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T-Mobile eyes hotspots and Sprint femtocells

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Application security programs and practises

The large cellcos continue to wrestle with the thorny issue of how to turn the mobile internet trend to their advantage, even as it chips away at their walled gardens and therefore their margins.

The US carriers are currently leading the way in creative thinking, even if the Korean and Japanese cellcos have the most receptive consumer audiences, and between them Alltel, Sprint Nextel and T-Mobile represent the main approaches to mobile internet models.

Pricing, content, user interfaces and devices, and how to keep customers within the operator environment - all these are critical to success, and the US second rung of cellcos (after AT&T and Verizon) are pushing most of the hot buttons. Something that cannot yet be said for many of their European counterparts, which, with notable exceptions like recent open internet convert 3, are still clinging hard to their old closed business models.

One of the most urgent decisions, on both sides of the Atlantic, will be how to bring the trend towards flat rate, use-anywhere internet and VoIP services under operator control, and to outdo the wireless ISPs in terms of portability and coverage. Here we are seeing Sprint and TMobile taking different routes, the former aiming to deliver a full mobile internet and converged experience on its own wireless networks; the latter looking to exploit unlicensed spectrum by building on its strengths in Wi-Fi, an option more commonly adopted by wireline players. Both approaches will only work with creative pricing and marketing strategies, and in this respect, Alltel is leading the way.

One of the ways that European operators have been rising to the challenge of the internet has been adoption of the 'home zone' approach, which offers users a low cost, usually flat rate for voice and even data, within a certain range of their home or office. This can be achieved by handing off calls to Wi-Fi within the zone, as with BT's Fusion, or by creating a small 3G or GSM cell using a femtocell device. The home zone tariffs serve to increase customer loyalty and reduce the appeal of VoIP providers, and when 3G is used, take advantage of that technology's lower cost of delivery for voice.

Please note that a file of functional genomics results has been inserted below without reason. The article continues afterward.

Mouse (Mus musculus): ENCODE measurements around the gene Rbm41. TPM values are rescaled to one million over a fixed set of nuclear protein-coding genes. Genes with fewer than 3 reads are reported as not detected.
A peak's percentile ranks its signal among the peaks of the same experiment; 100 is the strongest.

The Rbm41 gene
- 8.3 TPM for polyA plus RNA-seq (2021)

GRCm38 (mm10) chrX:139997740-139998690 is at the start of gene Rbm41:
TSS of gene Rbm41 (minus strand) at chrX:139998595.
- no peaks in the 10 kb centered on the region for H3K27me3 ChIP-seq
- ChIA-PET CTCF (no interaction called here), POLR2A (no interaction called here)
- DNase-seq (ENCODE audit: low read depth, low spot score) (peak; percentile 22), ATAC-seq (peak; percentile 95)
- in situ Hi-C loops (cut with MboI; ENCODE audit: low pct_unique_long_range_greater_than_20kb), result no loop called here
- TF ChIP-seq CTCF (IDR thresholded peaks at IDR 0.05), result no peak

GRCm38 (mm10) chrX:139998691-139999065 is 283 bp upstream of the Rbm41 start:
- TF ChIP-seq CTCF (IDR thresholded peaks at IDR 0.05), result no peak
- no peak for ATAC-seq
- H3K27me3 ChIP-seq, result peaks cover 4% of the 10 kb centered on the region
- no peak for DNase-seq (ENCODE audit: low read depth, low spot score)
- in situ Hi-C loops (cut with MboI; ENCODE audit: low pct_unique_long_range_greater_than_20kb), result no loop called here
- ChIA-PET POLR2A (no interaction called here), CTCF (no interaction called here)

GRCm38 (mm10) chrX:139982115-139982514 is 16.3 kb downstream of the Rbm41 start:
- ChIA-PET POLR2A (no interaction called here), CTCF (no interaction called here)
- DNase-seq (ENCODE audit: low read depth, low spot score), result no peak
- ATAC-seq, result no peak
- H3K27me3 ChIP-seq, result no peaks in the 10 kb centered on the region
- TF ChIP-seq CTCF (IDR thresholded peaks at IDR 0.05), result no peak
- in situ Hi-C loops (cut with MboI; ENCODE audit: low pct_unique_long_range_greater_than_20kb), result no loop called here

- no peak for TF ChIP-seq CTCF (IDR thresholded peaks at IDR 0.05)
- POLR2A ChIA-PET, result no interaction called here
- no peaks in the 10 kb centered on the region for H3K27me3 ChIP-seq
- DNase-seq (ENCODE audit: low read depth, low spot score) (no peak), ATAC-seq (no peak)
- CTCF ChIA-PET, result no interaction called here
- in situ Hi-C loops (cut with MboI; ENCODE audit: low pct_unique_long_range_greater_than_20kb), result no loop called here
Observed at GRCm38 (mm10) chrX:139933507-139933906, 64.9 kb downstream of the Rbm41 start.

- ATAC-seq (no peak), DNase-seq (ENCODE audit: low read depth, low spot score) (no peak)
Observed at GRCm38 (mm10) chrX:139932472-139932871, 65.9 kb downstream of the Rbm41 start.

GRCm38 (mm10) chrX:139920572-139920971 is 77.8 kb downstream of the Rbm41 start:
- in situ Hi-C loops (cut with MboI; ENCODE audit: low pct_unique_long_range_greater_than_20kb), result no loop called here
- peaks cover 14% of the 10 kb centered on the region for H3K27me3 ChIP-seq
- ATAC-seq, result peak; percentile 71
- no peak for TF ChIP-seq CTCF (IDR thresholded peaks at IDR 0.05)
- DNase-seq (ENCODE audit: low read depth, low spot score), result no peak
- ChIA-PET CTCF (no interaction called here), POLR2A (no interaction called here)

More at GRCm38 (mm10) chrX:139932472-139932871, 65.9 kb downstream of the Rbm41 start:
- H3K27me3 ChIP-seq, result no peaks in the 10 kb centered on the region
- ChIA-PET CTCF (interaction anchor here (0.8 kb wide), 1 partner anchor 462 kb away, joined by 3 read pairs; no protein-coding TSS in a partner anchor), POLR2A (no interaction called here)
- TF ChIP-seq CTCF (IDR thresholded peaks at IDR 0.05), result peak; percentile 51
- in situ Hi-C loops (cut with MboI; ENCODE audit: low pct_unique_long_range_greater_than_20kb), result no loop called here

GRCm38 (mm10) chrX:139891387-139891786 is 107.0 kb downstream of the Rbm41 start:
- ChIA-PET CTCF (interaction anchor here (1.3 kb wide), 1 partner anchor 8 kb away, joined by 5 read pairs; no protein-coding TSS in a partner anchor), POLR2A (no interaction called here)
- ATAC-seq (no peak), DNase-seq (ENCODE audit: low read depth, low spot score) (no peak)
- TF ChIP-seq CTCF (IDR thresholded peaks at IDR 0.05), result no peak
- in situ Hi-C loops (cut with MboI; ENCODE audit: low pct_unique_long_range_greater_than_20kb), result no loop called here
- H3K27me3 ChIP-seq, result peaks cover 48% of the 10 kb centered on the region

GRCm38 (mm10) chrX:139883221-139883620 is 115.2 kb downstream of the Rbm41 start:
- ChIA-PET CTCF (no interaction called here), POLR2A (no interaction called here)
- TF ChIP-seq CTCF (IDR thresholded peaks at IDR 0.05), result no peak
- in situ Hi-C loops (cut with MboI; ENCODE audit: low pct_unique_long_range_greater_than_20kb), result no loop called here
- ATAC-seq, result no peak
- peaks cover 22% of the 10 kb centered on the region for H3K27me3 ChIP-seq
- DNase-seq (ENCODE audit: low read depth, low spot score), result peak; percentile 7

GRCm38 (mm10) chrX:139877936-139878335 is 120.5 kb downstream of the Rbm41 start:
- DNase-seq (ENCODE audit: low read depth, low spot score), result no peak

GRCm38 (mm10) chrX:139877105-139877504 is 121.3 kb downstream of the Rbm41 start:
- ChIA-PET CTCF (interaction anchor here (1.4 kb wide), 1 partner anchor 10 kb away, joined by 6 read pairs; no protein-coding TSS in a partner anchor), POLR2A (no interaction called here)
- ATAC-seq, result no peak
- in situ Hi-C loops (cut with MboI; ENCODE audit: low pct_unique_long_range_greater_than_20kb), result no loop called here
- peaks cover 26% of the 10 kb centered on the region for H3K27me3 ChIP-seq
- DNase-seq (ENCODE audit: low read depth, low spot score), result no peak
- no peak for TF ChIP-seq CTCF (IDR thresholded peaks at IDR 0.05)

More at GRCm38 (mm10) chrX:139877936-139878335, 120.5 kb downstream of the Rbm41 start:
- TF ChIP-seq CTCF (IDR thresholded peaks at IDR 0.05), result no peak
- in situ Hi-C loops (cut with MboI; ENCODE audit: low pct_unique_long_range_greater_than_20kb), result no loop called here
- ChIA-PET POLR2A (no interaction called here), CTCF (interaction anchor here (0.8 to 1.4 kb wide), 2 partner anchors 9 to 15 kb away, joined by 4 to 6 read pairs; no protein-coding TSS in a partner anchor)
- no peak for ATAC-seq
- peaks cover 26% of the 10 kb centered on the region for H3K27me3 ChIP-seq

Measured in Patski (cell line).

The latest move comes from O2, which has brought such a scheme to its native UK under the 'Favourite Place' pay-and-go tariff. Customers can make 500 minutes per month of free calls to UK landlines and other O2 cellphones from within their home or office postcode. O2 has a similar scheme, Genion, in Germany, where high telephone bills have stimulated a particularly aggressive move towards VoIP, and a fightback by the cellcos in the shape of home zones.

It now seems likely that Vodafone and T-Mobile will also import their German offerings; Vodafone ZuHause and T-Mobile@home, to the UK to respond to O2's move. Vodafone would do well to bundle this with its existing AtHome DSL tariff to accelerate its move towards fixed/mobile convergence in its home market.

However, they will need to avoid repeating the crucial mistake of the German experiment - making the zones so large that the cellco is often left with very few minutes at the old premium rate (a problem O2 may also encounter with its postcode scheme. The use of postcode appears to make things simple for consumers, but in fact, the actual service relies on the coverage of the local cells site to define this zone). O2's service will really take off when it implements, as it has already hinted it will do in 2008, indoor femtocells in low power spectrum, to create tightly defined, short range, DSL backhauled home zones.

Another option in use by some operators is using location-based software, from companies like Seeker Wireless, which is installed on the user's SIM card to identify when they are within the predefined zone. Whichever the technology used, such techniques better define the location and so reduce revenue leakage from calls made within the home macrocell, but outside the smaller home zone.

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